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Tom, Dick and Harry   By: (1852-1893)

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Tom, Dick and Harry

By Talbot Baines Reed Another of this author's well written and entertaining school books. In this case the hero is young Master Jones. To prepare for entry to the school he had been given some tuition by a lady who was a teacher at a girls' school. Of course the other boys at the boys' school soon found out that he had come to them from a girls' school, and he became known, albeit affectionately, by the nickname of "Sarah".

But he is well respected, and enjoys his various friendships with the other boys, noticing even, at one point, that they seemed to be vieing with one another for his friendship.

Towards the end of the story his mother visits the school, and is a great hit with the other boys.

There some moments of drama, amusingly told, such as when our hero is unwittingly involved in almost blowing the school up! The boys involved off are hauled off to the magistrate by the local village policeman, who, comically, had imagined that a blazer, the top garment worn by schoolboys of that era (and mine) was a kind of lucifer, which in turn was a kind of match used before the invention of the safety match. This is a particularly amusing episode, terminating in the magistrate awarding the school keeper, who had been slightly injured, one guinea costs, to pay for his bandages, which he pays out of his own pocket.

There are no mountain side dramas as in several other books by this author, and the rowing episodes on the river are quite tame. There are no wicked local beer house owners. But it is a good story, quietly and evenly told. Best listened to rather than read. NH. TOM, DICK AND HARRY

BY TALBOT BAINES REED

CHAPTER ONE.

WHO SHOT THE DOG?

A shot! a yell! silence!

Such, as soon as I could collect myself sufficiently to form an idea at all, were my midnight sensations as I sat up in my bed, with my chin on my knees, my hair on end, my body bedewed with cold perspiration, and my limbs trembling from the tips of my fingers to the points of my toes.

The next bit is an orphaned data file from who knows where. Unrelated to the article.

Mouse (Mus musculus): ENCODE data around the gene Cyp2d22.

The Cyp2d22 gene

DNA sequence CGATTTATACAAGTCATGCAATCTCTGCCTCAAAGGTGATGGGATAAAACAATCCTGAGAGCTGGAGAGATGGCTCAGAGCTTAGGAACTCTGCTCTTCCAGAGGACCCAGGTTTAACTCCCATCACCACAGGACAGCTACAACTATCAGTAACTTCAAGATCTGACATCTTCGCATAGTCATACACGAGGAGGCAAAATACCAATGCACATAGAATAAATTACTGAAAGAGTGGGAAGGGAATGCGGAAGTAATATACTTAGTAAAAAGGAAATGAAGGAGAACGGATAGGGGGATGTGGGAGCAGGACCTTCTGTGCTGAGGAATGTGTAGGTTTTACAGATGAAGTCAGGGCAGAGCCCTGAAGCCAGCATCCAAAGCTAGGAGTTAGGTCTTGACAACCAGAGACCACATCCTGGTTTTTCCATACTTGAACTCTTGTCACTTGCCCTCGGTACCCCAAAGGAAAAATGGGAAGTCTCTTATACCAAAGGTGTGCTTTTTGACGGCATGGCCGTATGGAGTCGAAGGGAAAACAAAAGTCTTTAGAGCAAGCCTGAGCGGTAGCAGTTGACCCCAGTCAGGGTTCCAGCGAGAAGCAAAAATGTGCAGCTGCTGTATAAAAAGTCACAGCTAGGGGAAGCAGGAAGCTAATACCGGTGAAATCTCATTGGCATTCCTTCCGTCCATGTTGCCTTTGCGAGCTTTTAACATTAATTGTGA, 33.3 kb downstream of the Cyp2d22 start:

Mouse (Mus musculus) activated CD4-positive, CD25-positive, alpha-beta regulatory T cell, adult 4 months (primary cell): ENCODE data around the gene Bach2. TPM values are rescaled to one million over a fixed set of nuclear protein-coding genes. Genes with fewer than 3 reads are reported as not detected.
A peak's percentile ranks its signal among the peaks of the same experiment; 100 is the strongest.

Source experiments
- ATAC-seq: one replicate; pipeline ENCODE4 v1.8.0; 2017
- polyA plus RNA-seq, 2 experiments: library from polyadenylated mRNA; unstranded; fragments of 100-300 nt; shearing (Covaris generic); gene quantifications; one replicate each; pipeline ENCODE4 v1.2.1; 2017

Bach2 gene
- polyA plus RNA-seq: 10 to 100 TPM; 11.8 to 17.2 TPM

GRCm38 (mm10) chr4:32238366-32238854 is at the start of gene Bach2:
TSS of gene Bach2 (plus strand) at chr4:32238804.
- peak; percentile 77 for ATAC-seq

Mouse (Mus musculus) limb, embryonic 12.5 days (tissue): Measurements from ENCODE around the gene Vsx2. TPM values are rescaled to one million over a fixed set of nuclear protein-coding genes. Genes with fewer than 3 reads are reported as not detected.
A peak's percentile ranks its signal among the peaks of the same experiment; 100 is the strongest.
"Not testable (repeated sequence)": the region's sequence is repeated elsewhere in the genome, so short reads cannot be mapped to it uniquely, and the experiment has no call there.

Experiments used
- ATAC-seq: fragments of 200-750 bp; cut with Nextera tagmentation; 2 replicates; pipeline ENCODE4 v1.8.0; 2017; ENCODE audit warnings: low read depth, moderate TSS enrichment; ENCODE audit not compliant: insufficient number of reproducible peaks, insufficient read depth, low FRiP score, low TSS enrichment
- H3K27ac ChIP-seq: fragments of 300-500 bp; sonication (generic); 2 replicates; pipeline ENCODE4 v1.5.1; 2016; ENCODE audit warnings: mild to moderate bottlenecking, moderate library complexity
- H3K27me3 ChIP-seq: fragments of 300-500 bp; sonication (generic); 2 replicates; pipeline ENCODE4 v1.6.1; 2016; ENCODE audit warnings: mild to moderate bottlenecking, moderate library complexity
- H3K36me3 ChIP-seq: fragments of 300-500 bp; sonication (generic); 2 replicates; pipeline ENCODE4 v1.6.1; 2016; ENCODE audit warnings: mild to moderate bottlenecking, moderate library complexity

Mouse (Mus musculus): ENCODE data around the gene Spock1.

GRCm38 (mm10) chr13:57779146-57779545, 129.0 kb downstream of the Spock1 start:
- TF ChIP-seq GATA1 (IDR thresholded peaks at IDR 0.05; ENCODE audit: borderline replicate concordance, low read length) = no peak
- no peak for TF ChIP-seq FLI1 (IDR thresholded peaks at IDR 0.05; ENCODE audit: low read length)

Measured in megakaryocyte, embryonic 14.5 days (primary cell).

I had been peacefully dreaming something about an automatic machine into which you might drop a Latin exercise and get it back faultlessly construed and written out. I had, in fact, got to the point of attempting nefariously to avail myself of its services. I had folded up the fiendish exercise on the passive subjunctive which Plummer had set us overnight, and was in the very act of consigning it to the mechanical crib, when the shot and the yell projected me, all of a heap, out of dreamland into the waking world.

At first I was convinced it must have been the sound of my exercise falling into the machine, and Plummer's howl of indignation at finding himself circumvented.

No! Machine and all had vanished, but the noises rang on in my waking ears.

Was it thunder and storm? No. The pale moonlight poured in a gentle flood through the window, and not a leaf stirred in the elms without.

Was it one of the fellows fallen out of bed? No. On every hand reigned peaceful slumber. There was Dicky Brown in the next bed, flat on his back, open mouthed, snoring monotonously, like a muffled police rattle. There was Graham minor on the other side, serenely wheezing up and down the scale, like a kettle simmering on the hob. There opposite, among the big boys, lay Faulkner, with the moonshine on his pale face, his arms above his head, smirking even in his sleep. And there was Parkin just beyond, with the sheet half throttling him, as usual, sprawling diagonally across his bed, and a bare foot sticking out at the end. And here lay

Hullo! My eyes opened and my teeth chattered faster. Where was Tempest? His bed was next to Parkin's, but it was empty. In the moonlight and in the midst of my fright I could see his shirt and waistcoat still dangling on the bed post, while the coat and trousers and slippers were gone... Continue reading book >>




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